EGFR signaling coordinates patterning with cell survival during Drosophila epidermal development
journal contributionposted on 15.07.2020, 10:49 by Samuel Crossman, Sebastian J Streichan, Jean-Paul Vincent
Extensive apoptosis is often seen in patterning mutants, suggesting that tissues can detect and eliminate potentially harmful mis-specified cells. Here, we show that the pattern of apoptosis in the embryonic epidermis of Drosophila is not a response to fate mis-specification but can instead be explained by the limiting availability of prosurvival signaling molecules released from locations determined by patterning information. In wild-type embryos, the segmentation cascade elicits the segmental production of several epidermal growth factor receptor (EGFR) ligands, including the transforming growth factor Spitz (TGFα), and the neuregulin, Vein. This leads to an undulating pattern of signaling activity, which prevents expression of the proapoptotic gene head involution defective (hid) throughout the epidermis. In segmentation mutants, where specific peaks of EGFR ligands fail to form, gaps in signaling activity appear, leading to coincident hid up-regulation and subsequent cell death. These data provide a mechanistic understanding of how cell survival, and thus appropriate tissue size, is made contingent on correct patterning.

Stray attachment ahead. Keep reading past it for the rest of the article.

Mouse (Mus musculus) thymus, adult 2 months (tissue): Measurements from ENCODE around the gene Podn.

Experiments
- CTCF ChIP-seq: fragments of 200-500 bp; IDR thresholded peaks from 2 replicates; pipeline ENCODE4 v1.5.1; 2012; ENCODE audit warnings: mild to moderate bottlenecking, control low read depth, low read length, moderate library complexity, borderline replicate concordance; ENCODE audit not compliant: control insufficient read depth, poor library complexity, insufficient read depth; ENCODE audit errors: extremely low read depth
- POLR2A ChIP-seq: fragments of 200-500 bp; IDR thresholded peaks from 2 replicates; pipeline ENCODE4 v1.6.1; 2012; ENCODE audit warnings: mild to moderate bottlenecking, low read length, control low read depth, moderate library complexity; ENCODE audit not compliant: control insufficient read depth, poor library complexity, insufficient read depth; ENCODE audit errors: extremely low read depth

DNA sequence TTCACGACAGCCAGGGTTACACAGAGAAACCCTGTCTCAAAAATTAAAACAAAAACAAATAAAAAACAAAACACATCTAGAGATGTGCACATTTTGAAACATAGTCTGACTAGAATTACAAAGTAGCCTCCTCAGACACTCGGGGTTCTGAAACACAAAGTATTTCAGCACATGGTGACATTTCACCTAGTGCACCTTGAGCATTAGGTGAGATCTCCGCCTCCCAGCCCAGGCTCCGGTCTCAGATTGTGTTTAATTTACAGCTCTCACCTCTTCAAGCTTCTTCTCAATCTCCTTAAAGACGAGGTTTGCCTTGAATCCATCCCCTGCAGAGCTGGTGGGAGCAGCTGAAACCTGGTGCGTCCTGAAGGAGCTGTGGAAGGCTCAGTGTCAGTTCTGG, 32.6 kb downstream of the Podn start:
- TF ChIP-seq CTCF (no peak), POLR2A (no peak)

AnimalsAnimals, Genetically ModifiedApoptosisBody PatterningCell SurvivalDrosophila ProteinsDrosophila melanogasterEpidermal Growth FactorEpidermisErbB ReceptorsFemaleGenes, InsectLigandsMaleMembrane ProteinsMutationNeuregulinsNeuropeptidesReceptors, Invertebrate PeptideSignal TransductionVincent FC001204LM-ack06 Biological Sciences11 Medical and Health Sciences07 Agricultural and Veterinary SciencesDevelopmental Biology